[Openid-specs-ab] Audience restriction of access_token/resource ep response in OpenID Connect

John Bradley ve7jtb at ve7jtb.com
Sat Nov 12 14:56:02 UTC 2011


inline

On 2011-11-12, at 7:06 AM, Nat Sakimura wrote:

> 
> 
> On 2011/11/12, at 7:53, Mike Jones <Michael.Jones at microsoft.com> wrote:
> 
>> All four countermeasures are listed below.  Comments on each follow:
>>  
>>    o  Clients SHOULD not make authenticated requests with an access
>>       token to unfamiliar resource servers, regardless of the presence
>>       of a secure channel.  If the resource server address is well-known
>>       to the client, it may authenticate the resource servers (see
>>       Section 5.1.2).
>>  
>> This one is good practice, but would translate in the OpenID Connect case to something like “Don’t use unfamiliar OpenID Providers”.  That’s somewhat opposed to the “open” intent of OpenID Connect – hence we probably shouldn’t recommend it in the specs.
> 
> Actually it is not. It simply says that do not exercise the access token to anywhere but the endpoint prescribed by the authorization server. For bearer token, it is not only a recommendation but I think this is a MUST. 

I agree, however we don't want to preclude the access token being used at other endpoints by Clients when it makes sense.

If PayPal wants to have a portable contacts endpoint they also make available when a client asks for a contacts scope, we don't want to preclude that.  It is the point of using OAuth, unless i missed something.

Perhaps adding something to Discovery to list the valid resource endpoints for access tokens issued by this issuer, is all we need.


> 
>> 
>>  
>>    o  Associate the endpoint address of the resource server the client
>>       talked to with the access token (e.g. in an audience field) and
>>       validate association at legitimate resource server.  The endpoint
>>       address validation policy may be strict (exact match) or more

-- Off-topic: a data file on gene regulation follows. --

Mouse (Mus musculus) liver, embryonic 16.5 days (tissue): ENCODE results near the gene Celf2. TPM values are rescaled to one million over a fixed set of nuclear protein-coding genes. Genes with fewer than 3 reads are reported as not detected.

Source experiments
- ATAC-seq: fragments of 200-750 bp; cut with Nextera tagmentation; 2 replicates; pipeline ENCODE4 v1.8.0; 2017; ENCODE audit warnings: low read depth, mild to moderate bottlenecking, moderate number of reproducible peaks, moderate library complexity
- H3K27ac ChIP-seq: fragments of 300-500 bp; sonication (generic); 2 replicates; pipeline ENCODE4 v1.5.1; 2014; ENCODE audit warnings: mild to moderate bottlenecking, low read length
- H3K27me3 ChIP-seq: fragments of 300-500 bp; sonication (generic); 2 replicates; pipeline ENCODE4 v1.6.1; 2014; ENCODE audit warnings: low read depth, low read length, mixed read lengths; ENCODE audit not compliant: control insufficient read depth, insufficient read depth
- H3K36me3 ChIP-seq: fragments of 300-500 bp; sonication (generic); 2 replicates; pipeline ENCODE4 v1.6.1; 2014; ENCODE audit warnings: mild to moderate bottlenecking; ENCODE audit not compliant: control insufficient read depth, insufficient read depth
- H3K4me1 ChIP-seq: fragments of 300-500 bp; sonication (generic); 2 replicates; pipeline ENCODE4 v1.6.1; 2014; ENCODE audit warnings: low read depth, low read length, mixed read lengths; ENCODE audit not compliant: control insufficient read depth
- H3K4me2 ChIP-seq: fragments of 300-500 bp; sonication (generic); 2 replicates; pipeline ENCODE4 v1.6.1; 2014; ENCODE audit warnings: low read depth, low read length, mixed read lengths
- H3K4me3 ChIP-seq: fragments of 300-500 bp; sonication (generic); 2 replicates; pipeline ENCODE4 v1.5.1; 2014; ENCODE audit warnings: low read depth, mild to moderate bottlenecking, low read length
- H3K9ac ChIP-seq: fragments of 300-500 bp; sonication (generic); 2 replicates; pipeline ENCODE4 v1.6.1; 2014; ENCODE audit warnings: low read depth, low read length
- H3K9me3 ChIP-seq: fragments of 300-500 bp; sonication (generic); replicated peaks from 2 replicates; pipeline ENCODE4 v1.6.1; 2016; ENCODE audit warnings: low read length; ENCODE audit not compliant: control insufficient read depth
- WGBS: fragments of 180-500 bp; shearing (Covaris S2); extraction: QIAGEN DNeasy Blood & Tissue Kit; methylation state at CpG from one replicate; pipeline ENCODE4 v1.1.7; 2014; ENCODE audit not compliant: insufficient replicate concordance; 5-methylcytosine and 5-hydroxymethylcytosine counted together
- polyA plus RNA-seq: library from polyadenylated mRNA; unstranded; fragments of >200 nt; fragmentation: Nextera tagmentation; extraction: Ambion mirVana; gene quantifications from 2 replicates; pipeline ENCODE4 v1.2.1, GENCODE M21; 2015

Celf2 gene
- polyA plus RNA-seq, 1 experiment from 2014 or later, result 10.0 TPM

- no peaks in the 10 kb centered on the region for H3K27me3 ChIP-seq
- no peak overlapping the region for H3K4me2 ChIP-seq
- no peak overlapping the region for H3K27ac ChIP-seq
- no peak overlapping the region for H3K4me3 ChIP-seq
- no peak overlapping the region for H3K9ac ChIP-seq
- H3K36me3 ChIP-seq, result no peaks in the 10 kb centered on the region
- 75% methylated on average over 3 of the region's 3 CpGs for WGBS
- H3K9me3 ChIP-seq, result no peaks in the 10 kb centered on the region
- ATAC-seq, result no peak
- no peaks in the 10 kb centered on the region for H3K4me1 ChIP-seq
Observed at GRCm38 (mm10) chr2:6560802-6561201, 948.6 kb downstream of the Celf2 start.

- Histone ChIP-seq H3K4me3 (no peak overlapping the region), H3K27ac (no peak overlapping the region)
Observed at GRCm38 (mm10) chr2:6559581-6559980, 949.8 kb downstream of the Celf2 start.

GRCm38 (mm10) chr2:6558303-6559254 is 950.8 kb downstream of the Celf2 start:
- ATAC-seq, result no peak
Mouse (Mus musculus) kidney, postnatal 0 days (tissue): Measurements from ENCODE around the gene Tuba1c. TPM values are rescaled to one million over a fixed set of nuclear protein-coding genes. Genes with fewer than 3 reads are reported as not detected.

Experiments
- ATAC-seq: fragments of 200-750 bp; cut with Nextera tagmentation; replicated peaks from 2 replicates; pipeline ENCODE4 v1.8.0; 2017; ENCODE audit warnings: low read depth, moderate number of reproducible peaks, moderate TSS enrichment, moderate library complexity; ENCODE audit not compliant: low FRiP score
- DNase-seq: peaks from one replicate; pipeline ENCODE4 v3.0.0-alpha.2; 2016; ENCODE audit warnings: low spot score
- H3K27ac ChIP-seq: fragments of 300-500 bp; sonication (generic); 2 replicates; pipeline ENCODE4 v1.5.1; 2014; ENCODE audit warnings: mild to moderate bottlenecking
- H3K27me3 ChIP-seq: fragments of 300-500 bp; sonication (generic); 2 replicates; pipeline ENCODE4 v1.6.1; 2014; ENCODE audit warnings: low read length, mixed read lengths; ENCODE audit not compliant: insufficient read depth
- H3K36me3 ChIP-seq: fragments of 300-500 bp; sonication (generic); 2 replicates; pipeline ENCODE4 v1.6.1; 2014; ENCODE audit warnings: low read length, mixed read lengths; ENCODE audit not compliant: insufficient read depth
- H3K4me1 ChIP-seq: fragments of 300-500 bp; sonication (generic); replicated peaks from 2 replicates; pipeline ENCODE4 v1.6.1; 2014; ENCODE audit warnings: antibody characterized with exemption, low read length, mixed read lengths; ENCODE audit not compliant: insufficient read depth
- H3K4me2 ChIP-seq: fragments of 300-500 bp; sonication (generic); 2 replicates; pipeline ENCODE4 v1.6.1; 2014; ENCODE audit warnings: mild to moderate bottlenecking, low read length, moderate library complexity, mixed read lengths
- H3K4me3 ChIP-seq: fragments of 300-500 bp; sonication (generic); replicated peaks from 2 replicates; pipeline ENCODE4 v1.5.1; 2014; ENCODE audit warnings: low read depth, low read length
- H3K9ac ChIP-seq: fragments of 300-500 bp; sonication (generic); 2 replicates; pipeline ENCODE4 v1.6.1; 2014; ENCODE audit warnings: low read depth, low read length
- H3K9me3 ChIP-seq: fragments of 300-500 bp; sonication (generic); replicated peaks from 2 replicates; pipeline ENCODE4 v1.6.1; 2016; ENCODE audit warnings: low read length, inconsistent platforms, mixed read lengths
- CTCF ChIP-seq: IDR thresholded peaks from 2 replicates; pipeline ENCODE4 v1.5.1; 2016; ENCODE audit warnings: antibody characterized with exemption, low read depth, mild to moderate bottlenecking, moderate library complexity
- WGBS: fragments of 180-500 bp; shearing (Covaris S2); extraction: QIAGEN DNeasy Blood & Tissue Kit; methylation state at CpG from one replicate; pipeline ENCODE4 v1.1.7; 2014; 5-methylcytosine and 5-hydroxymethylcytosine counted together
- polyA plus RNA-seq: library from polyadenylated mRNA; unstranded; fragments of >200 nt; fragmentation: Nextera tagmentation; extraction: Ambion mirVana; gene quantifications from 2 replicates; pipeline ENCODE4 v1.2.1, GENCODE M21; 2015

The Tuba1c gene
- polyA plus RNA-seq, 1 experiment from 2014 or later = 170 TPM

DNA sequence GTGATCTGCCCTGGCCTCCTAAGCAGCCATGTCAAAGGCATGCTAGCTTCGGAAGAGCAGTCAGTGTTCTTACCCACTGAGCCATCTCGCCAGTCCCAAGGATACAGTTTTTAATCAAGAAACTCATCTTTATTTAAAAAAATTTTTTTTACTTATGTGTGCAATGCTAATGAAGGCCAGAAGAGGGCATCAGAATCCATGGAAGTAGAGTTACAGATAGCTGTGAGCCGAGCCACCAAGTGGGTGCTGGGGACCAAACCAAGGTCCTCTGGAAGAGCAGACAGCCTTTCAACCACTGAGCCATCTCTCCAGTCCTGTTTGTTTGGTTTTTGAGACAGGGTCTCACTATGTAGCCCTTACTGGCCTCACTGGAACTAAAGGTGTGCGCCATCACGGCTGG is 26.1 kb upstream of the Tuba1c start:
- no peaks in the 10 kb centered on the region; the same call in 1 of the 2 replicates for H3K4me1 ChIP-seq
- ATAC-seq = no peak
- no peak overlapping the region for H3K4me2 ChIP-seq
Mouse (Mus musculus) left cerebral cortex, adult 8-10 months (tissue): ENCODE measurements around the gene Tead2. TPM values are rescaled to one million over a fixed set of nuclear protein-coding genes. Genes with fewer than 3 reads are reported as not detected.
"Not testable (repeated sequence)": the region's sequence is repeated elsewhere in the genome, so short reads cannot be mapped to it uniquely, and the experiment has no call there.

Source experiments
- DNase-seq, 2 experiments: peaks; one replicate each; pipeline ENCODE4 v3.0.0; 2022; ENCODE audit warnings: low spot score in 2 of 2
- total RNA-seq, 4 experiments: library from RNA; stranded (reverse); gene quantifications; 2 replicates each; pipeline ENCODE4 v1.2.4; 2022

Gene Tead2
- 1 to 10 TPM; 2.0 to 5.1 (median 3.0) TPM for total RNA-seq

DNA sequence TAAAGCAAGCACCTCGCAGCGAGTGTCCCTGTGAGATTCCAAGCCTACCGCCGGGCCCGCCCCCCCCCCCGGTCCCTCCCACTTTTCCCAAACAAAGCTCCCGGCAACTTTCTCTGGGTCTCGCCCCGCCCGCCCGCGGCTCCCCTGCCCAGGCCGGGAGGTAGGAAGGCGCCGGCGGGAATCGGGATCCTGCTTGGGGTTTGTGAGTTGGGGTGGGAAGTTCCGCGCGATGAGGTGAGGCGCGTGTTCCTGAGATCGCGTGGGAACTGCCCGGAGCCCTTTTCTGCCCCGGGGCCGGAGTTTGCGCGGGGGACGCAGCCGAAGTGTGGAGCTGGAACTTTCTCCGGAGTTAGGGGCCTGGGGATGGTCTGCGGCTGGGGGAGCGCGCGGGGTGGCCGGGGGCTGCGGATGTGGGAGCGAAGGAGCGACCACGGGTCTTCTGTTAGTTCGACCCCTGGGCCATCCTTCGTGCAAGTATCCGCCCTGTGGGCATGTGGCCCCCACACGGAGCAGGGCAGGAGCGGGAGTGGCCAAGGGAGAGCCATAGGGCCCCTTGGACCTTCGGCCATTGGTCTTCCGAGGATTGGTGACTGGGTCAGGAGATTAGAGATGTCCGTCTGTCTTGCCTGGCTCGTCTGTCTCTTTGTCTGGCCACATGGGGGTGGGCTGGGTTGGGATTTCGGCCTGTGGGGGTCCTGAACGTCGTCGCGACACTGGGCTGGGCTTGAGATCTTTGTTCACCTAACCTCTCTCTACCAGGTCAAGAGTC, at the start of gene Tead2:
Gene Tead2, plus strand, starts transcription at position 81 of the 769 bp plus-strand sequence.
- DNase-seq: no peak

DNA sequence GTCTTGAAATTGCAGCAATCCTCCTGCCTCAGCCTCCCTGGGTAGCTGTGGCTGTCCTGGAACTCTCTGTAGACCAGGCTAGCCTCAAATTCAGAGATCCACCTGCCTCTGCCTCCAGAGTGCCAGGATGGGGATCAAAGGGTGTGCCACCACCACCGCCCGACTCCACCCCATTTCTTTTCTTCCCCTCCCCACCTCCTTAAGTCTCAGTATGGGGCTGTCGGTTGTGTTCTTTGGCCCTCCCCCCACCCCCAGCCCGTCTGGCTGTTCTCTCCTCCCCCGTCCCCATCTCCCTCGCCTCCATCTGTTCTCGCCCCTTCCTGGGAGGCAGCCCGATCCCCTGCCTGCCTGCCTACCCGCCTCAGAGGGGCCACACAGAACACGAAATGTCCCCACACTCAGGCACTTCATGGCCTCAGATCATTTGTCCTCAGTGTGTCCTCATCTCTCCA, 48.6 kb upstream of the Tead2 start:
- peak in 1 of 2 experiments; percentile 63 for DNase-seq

>>       relaxed (e.g. same host).  This would require to tell the
>>       authorization server the resource server endpoint address in the
>>       authorization process.
>>  
>> This is the one that the working group decided to recommend following on Thursday’s call.
> 
> Yes. At the same time, including audience in the token is only one way of doing it. 
> I strongly believe that it should be left to the implementations to chose which method. 
> Having the server keep the states of the opaque token is one of the most potent and common way of doing it without interfering with the existing implementation, thoug I agree that it is not particularly scalable. 

We can say how you should do it with JWT, but requiring JWT tokens is too much.

> 
>> 
>>  
>>    o  Associate an access token with a client and authenticate the
>>       client with resource server requests (typically via signature in
>>       order to not disclose secret to a potential attacker).  This
>>       prevents the attack because the counterfeit server is assumed to
>>       miss the capabilities to correctly authenticate on behalf of the
>>       legitimate client to the resource server (Section 5.4.2).
>>  
>> The client isn’t signing the Access Token in our use cases, so I’m not sure that this one is applicable.
> 
> I think having a way to send JWS over e access token and nonce to the resource server is a good thing, though it is something to be considered in OAuth Wg and not here. 

I think adding a holder of key method would be useful in OAuth but may destroy the reason people want Bearer rather than MAC now.  This is a OAuth discussion.  

> 
>> 
>>  
>>    o  Restrict the token scope (see Section 5.1.5.1) and or limit the
>>       token to a certain resource server (Section 5.1.5.5).
>>  
>> This is essentially the same as the one that the working group recommended.  We would restrict the scope of the Access Token by including an audience.
> 
> +1
> 
> Actually, I would go further than that. It is a MUST in the distributed environment like ours. 


I wasent on the call, but there are two separate issues.

1 Resource servers only taking tokens intended for them.  This is a MUST, we can recommend a method using JWT but others are allowed.

2. Clients not sending access tokens to the wrong endpoints.  Discovery could do this in a token independent way.


There are lots of reasons why the Authorization server may want to make the Access token a JWE.
Putting information for the client in the access token may be an optimization in some circumstances, but may break the general model if we depend on it.

John B.
> 
>> 
>>  
>>                                                                 Comments?
>>                                                                 -- Mike
>>  
>> From: Axel.Nennker at telekom.de [mailto:Axel.Nennker at telekom.de] 
>> Sent: Friday, November 11, 2011 3:07 AM
>> To: Mike Jones; ve7jtb at ve7jtb.com; sakimura at gmail.com
>> Cc: openid-specs-ab at lists.openid.net